A UK employee was attacked earlier last month as he worked alone in an Eat & Go takeaway restaurant.
Sean Nixon was working an evening shift in the restaurant when two males entered the store and an argument broke out with two female customers. The four left the restaurant at Nixon’s request but the scene progressed outside and one of the males, Jamie Bostock, turned back into the restaurant and verbally assaulted the lone worker, throwing cutlery and condiments at him and forcing him to hide behind a fridge.
Bostock then leaped over the counter in an aggressive manner forcing Nixon to run upstairs and ring the police as Bostock grabbed the till and ran off down the street.
Jamie Bostock who was drunk at the time, has been ordered by the courts to carry out 180 hours unpaid work and pay £150 compensation to the restaurant.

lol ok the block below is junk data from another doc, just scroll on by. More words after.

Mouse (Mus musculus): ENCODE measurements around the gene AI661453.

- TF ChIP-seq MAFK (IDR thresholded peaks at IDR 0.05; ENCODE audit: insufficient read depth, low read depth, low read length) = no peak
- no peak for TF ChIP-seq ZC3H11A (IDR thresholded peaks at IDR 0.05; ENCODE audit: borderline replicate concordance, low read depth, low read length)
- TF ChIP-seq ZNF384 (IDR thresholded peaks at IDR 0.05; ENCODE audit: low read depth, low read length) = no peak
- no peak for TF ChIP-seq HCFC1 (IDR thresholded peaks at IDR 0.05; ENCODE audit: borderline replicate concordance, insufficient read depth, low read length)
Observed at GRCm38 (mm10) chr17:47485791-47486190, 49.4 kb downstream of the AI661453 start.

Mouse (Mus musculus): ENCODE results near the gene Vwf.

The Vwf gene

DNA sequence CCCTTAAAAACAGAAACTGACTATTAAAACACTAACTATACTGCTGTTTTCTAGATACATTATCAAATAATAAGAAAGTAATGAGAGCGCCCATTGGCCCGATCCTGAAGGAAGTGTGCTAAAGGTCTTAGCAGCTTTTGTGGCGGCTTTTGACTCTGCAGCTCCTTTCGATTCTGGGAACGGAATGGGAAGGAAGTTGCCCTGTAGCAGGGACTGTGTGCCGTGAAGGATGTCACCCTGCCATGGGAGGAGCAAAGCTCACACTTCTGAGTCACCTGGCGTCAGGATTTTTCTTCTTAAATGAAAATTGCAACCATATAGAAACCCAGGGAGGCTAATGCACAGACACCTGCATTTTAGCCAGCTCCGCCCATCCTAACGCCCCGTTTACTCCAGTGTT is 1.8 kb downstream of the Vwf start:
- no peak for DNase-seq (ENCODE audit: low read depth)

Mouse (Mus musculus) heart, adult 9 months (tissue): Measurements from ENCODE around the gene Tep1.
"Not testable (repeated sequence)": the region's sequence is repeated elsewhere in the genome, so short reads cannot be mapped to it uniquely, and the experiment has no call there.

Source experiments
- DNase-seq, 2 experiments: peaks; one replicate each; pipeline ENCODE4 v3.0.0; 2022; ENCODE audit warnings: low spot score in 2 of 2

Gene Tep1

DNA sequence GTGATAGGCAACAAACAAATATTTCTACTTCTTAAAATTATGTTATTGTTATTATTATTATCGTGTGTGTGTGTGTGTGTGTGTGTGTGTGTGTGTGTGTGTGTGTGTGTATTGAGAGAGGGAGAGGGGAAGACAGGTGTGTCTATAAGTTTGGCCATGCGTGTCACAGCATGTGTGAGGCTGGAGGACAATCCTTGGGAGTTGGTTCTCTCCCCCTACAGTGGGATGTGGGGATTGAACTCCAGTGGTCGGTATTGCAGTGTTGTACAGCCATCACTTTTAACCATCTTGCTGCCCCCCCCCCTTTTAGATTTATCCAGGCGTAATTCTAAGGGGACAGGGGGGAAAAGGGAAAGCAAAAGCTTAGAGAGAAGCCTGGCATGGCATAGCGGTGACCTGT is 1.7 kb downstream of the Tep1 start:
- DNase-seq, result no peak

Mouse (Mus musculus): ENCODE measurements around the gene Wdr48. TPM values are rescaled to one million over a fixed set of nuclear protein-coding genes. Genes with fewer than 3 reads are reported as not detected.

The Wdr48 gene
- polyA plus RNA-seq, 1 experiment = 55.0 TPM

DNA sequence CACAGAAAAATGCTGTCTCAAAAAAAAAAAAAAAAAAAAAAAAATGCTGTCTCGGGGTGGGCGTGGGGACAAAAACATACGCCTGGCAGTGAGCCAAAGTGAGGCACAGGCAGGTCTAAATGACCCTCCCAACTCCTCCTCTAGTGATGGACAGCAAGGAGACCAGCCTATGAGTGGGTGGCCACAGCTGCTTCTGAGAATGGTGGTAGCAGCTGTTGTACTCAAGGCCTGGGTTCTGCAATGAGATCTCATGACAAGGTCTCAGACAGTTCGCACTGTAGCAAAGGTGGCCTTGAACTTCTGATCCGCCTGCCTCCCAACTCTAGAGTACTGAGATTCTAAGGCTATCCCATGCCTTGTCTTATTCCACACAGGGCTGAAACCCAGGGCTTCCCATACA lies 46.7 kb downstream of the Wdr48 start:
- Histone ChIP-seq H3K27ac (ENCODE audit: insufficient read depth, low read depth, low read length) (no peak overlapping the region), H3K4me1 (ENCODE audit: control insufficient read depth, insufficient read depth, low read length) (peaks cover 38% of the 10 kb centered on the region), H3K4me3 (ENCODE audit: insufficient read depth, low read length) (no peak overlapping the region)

Unfortunately attacks on workers in the food and retail industry are not unusual. In fact, statistics recently published by BRC revealed that last year, there were 51 incidents of reported violence and abuse per 1000 staff, showing a 40% increase from the previous year. The real numbers are expected to be a lot higher as many assaults go unreported.
Retail employees encounter the public every day and unfortunately, many take their anger out on unexpecting employees. This can be particularly frightening when working alone with no one to help deal with the situation.
While the risk of violence and aggression is difficult to control, there are steps that can be taken to reduce the severity of an incident;
- Implement mandatory staff training on managing aggression and violence
- Encourage employees to report incidents no matter how small
- Implement a comprehensive lone worker policy
- Implement personal safety devices that include a panic button and duress